January 08, 2021

When the statutory language is clear and unambiguous, it should be construed so as to give effect to the plain meaning of the words used

This CPLR Article 78 was filed by an individual [Plaintiff] who was initially employed by New York City Health and Hospitals Corporation and subsequently was appointed as a correction officer by the New York City Department of Correction [DOC].

At the time of his appointment by DOC Plaintiff was a "Tier 4 member" of  the New York City Employees' Retirement System [NYCERS]and DOC requested that the NYCERS to place the Plaintiff in the City's CF-20 plan in Tier 3. DOC's request was approved,

Subsequently Plaintiff asked NYCERS about his member status in the System. NYCERS advised him that it had conducted a review of his membership status and had determined that his current retirement plan, CF-20, was incorrect. NYCERS told Plaintiff that it was mandated by law to place him in the Uniformed Correction Force 22 year plan [CF-22]. 

Contending that NYCERS's determination changing Plaintiff's pension benefit plan from CF-20 to CF-22 was arbitrary and capricious, Plaintiff asked Supreme Court to compel NYCERS to reinstate him as a CF-20 Plan member. Supreme Court denied Plaintiff's petition and he appealed the court's ruling.

The Appellate Division sustained Supreme Court's decision, explaining:

1. "NYCERS is the public employee retirement system responsible for administering the retirement programs for employees of the City [of New York] and various [New York] City-related participating employers."

2. Before the effective date of the 2012 amendment to the Retirement and Social Security Law [RSSL], any person who became employed as a uniformed correction officer was eligible to join the CF-20 plan in Tier 3 pursuant to RSSL §504-d as then in effect.

3. In March 2012, the Legislature amended certain provisions of the RSSL, the result of which Plaintiff would be ineligible for CF-20 benefits.

It is undisputed that, when the Plaintiff joined NYCERS in 2004, he joined as a Tier 4 member and was subject to RSSL Article 15 rather than the provisions of RSSL Article 14 until he was appointed as a correction officer.

Although the Appellate Division conceded the Plaintiff was correct that certain portions of the legislative history of the amendment indicate that the 2012 amendment would impact members who first become members of NYCERS on or after April 1, 2012, NYCERS successfully argued that the legislative history of the amendment stated that the relevant amendments would apply to new New York City uniformed correction members.

Citing People v Brown, 115 AD3d 155, affirmed 25 NY3d 247, the Appellate Division opined that the plain language of the RSSL §501(25) is clear and unambiguous. The court then indicated that "when the statutory language is clear and unambiguous, it should be construed so as to give effect to the plain meaning of the words used." 

Thus, the court concluded that Plaintiff did not become subject to Article 14 of the RSSL until after April 1, 2012, and NYCERS properly reclassified his retirement system member status from CF-20 to CF-22.

The court rejected Plaintiff's arguments that [1] Article V, §7 of the New York Constitution* and [2] the doctrine of equitable estoppel** barred NYCERS from changing his retirement system member status as NYCERS, itself, initially placed him in the CF-20 plan.

In the words of the Appellate Division, "[i]n securing a public employee's retirement rights, '[t]he Constitution does not, in terms or otherwise, preserve naked pension rights quarights but, rather, the benefits of the contractual relationship ... Thus, we must look to the contract for both the source and the definition of the plaintiff's benefits'".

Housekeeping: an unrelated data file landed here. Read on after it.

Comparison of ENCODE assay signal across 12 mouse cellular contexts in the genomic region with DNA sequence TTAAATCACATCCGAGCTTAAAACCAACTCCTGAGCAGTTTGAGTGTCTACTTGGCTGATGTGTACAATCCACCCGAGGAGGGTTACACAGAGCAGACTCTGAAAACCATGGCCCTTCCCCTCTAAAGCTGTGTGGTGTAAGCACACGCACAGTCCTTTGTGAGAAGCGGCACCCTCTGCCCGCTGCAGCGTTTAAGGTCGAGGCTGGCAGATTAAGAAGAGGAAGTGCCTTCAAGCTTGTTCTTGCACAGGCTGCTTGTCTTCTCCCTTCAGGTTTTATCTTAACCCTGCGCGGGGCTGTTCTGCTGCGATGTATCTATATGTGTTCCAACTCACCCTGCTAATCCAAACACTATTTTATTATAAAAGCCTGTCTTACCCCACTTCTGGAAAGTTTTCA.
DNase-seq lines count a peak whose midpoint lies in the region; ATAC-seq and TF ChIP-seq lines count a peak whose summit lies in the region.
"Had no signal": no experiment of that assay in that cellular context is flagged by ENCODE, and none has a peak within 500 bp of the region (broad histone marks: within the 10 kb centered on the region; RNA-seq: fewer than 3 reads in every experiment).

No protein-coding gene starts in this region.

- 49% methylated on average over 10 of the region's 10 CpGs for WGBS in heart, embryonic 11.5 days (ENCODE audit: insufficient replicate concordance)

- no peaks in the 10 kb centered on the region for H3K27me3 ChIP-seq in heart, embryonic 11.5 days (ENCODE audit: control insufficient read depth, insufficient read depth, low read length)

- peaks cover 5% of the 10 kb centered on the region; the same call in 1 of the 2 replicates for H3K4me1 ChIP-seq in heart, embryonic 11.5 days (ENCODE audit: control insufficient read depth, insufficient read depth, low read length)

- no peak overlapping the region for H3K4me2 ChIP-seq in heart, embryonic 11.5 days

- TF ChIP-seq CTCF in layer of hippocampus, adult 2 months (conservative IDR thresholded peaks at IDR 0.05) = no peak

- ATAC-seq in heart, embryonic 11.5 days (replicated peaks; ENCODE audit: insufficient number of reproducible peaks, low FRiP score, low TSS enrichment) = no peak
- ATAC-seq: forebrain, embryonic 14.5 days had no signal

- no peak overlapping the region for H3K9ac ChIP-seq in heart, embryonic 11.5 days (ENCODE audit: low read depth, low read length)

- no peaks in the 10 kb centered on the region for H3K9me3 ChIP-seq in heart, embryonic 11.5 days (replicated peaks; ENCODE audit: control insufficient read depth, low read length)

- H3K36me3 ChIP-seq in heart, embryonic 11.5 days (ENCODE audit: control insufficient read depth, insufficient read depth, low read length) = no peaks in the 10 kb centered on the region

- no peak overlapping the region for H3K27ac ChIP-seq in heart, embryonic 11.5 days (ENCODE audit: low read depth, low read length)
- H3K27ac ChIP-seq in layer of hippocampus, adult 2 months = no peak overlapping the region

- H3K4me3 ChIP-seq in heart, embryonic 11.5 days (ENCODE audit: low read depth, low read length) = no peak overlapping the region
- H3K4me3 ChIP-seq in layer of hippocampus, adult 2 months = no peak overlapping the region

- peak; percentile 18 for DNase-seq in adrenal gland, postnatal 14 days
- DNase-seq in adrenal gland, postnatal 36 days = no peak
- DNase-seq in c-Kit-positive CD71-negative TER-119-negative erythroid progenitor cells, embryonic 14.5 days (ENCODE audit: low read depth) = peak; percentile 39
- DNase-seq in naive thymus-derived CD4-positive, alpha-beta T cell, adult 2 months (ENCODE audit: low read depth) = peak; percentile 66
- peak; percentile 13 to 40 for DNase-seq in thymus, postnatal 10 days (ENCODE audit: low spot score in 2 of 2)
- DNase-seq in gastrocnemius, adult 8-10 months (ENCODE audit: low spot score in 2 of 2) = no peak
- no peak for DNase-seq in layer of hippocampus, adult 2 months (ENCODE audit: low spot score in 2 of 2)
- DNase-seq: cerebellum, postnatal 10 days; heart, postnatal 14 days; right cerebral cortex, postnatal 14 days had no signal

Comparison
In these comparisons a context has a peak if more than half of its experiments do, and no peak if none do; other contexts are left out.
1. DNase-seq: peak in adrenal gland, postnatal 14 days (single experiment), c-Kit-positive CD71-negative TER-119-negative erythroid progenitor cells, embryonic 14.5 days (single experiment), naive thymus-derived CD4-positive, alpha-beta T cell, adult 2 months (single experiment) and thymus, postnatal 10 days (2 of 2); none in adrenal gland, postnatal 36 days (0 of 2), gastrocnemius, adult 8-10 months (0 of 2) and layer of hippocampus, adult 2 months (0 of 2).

Noting that Plaintiff became a member of NYCERS as a Tier 4 member subject to RSSL Article 15, the court concluded that "the 2012 amendments at issue in no way diminished or impaired [Plaintiff's]  pension benefits," and agreed with NYCERS that the 2012 amendments, as applied to Plaintiff, did not violate his rights under the Constitution's pension impairment clause.

* Article V, §7 of the New York Constitution, which states that "Membership in any pension or retirement system of the state or of a civil division thereof shall be a contractual relationship, the benefits of which shall not be diminished or impaired". 

** See, however, https://publicpersonnellaw.blogspot.com/2020/12/a-governmental-entity-may-be-subject-to.html, a decision by the Appellate Division that addressed an exception to this general rule.

Click here to access the text of the decision.

Click here to access another Appellate Division ruling involving similar issues as presented in this action handed down on the same day. 


 

 

CAUTION

Subsequent court and administrative rulings, or changes to laws, rules and regulations may have modified or clarified or vacated or reversed the decisions summarized here. Accordingly, these summaries should be Shepardized® or otherwise checked to make certain that the most recent information is being considered by the reader.
THE MATERIAL ON THIS WEBSITE IS FOR INFORMATION ONLY. AGAIN, CHANGES IN LAWS, RULES, REGULATIONS AND NEW COURT AND ADMINISTRATIVE DECISIONS MAY AFFECT THE ACCURACY OF THE INFORMATION PROVIDED IN THIS LAWBLOG. THE MATERIAL PRESENTED IS NOT LEGAL ADVICE AND THE USE OF ANY MATERIAL POSTED ON THIS WEBSITE DOES NOT CREATE AN ATTORNEY-CLIENT RELATIONSHIP.
Consistent with the Declaration of Principles jointly adopted by a Committee of the American Bar Association and a Committee of Publishers and Associations, the material in this blog is presented with the understanding that neither the publisher nor members of the staff are providing legal advice to the reader and in the event legal or other expert assistance is needed, the reader is advised to seek such advice from a competent professional.